The problem here is not that sublimation into art demands repression, but rather that liberalism renders outer reality abstract in terms of commodity values and pays lip service to liberation by creating the autonomous domain of “authentic values” and aesthetic experience in which one can experience inner freedom and which renders happiness present in ways that does not impinge upon the repressive relations of the commodity market. It is inevitable that even that special ‘religious’ or ‘spiritual’ inner sphere also becomes relativised to the commodity paradigm so that even the inner freedom is rendered abstract (or perhaps textualised, disembodied, or ungrounded).
Heidegger’s technological totalitarianism re-emerges in Marcuse in the form of the notion of either state or market totalitarianism. Marcuse here also anticipates the development of the notion of surplus repression which goes far beyond the basic repression necessary for normal social functioning, for the objectification of the inner expeirence in the outer reality of social relations, the community, that is manifested in the creation of the work of art that is the objectification of the inner impulse. Here we have the rudiments of the Marxist development of the idea of surplus value in Freudian terms, in terms of the surplus repression of the alienated individual who is under the imperative of duty and submits to the rigors of the commodity and labour market. This surplus repression, the renunciation of instinct and the repression of real gratification, is the converse of the submission to the technological paradigm where individuals become abstract persons without a bodily nature, as the body becomes an object within the system of commodity value and thus must be removed from the domain of immediate gratification, that is, gratification unmediated by the commodity market relations.
Revolutionary ideals of bourgeois art: art as objectification and transcendence
There is another idea that can be traced to Heidegger and hermeneutic philosophy more generally and that is the idea that art, as a form of objectification of feeling and practice, has these immediate contents which are to be interpreted in relation to practice. Marcuse insists that while art in its affirmative form is oppressive, its contents point to liberation. Hermeneutics (since Hegel) holds that the mind or reason is expressed or objectified in the products of culture as well as the institution of society. In German idealism art is the objectification of mood and feeling. This culminated in the view, expressed eg., by Wilhelm Dilthey (the founder of hermeneutics in the human sciences) that science and art are ideal and transcendent in that, in their universality, they transcend their immediate historical context and horizon and allow the individual to transcend his immediate historical situation. Thus, although art originates in the context of particular social practices, it extricates their immediate contents from this context and renders them universal and ideal.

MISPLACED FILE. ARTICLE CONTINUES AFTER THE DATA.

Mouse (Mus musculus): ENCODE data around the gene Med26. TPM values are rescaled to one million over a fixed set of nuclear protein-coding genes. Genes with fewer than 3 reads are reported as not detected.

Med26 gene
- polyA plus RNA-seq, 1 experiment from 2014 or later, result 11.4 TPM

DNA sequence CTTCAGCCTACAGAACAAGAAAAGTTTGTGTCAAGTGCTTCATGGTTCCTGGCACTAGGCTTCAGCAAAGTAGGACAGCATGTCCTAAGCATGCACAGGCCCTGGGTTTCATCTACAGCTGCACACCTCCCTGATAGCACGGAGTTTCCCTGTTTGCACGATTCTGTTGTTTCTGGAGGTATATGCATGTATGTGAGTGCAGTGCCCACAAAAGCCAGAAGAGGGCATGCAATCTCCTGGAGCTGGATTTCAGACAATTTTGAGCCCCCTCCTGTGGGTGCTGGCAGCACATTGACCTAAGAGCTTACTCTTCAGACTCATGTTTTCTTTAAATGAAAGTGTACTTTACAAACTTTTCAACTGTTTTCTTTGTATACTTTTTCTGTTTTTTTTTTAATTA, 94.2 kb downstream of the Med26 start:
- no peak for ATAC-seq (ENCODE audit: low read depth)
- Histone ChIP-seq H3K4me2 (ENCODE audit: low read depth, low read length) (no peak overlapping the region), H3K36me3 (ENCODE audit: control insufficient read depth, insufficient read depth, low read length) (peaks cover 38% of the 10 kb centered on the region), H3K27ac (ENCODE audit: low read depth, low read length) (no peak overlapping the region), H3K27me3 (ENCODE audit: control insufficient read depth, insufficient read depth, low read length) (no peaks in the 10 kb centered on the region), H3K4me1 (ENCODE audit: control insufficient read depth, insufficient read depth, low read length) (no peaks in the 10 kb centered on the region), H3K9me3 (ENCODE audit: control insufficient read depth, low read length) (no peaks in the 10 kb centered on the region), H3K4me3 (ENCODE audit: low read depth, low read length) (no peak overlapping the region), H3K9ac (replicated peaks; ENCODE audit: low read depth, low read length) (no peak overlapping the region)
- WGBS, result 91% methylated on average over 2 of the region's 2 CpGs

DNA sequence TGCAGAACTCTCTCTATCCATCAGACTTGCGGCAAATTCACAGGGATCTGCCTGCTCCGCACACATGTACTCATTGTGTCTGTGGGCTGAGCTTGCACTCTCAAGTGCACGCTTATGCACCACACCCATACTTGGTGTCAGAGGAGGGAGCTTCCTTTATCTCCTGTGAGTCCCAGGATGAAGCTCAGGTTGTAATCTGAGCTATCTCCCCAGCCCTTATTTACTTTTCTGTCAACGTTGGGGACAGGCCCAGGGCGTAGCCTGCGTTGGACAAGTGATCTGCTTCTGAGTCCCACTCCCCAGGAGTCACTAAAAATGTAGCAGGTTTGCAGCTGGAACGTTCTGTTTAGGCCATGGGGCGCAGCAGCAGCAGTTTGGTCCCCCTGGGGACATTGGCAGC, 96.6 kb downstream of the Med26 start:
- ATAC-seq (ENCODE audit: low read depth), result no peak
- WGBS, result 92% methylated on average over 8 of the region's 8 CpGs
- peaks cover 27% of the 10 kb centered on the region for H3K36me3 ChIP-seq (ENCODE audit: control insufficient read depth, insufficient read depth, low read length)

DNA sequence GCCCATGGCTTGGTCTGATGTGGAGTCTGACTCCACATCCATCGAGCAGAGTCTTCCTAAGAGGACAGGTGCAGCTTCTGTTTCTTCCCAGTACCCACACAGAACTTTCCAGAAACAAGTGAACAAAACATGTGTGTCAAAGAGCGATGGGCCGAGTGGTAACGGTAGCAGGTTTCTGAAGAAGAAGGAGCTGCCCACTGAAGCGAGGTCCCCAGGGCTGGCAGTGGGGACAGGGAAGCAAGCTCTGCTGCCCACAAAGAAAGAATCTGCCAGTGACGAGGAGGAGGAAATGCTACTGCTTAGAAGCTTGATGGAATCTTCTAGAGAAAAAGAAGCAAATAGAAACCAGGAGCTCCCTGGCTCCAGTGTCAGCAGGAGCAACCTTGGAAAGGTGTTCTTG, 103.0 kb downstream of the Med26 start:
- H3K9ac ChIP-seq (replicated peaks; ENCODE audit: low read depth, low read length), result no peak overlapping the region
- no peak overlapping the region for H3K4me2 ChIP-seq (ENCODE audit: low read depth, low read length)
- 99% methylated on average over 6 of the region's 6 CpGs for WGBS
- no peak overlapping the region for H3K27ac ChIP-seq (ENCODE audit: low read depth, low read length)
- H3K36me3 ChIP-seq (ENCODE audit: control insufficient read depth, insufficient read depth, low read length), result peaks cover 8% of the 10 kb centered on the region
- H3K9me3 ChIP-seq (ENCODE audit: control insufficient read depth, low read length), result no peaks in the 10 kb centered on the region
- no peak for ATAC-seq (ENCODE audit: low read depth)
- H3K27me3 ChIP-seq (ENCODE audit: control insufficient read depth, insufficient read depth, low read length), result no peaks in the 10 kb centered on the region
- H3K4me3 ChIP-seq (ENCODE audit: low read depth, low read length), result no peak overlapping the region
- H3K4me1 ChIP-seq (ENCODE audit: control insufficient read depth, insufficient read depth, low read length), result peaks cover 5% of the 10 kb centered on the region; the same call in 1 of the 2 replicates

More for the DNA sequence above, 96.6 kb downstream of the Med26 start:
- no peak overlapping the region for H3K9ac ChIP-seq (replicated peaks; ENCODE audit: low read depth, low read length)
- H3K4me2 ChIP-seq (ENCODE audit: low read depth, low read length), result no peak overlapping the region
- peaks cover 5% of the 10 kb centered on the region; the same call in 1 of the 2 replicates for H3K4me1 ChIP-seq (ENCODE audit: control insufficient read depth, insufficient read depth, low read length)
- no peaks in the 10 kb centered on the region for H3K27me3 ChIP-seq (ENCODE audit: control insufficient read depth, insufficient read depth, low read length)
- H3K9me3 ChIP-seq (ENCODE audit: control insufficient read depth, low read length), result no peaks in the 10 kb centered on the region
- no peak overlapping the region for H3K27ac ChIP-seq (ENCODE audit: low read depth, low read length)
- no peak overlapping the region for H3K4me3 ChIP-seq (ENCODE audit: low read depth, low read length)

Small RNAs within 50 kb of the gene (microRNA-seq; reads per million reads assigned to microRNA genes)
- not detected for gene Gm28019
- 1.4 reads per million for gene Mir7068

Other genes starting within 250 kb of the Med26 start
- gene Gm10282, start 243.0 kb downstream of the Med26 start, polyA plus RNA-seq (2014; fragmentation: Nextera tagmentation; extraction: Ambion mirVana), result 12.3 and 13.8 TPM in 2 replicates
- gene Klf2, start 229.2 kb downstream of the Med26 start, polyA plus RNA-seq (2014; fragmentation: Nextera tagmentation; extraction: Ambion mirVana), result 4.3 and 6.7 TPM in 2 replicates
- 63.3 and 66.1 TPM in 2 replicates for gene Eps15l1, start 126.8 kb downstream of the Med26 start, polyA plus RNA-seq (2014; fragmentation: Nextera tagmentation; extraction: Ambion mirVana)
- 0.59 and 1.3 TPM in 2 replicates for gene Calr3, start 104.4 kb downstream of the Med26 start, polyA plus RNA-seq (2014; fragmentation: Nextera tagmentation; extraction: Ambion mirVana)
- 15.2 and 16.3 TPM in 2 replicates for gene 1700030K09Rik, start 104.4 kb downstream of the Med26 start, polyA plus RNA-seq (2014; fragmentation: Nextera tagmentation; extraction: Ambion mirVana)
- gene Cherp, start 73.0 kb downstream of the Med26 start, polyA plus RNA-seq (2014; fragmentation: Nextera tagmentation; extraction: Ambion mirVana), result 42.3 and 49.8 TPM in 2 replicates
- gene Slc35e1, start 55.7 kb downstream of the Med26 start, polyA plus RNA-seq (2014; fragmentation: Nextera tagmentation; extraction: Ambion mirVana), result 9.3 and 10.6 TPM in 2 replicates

It is this notion, the view of art as idealised and extricated from concrete social practices that Marcuse seeks to resist and to show idealist philosophy is the historical expression of bourgeois values. By contrast, Hegel is said to exhibit reason as ideally expressed or objectified in the concrete institutions of society. This Hegelian conception of mind or reason is ultimately expressed in the transition in modernity from philosophy to social theory, a transition initiated by Marx, which addresses the expression of reason in the rationality of social institutions (Marcuse Reason and Revolution). While reason is objectified in social institutions, this objectification is not purely ideal but concrete as it addresses concrete social practices and their rationality. The ideal of human freedom and self-determination is thus expressed in the rationality of material social practices. Philosophy thus makes the transition to social theory.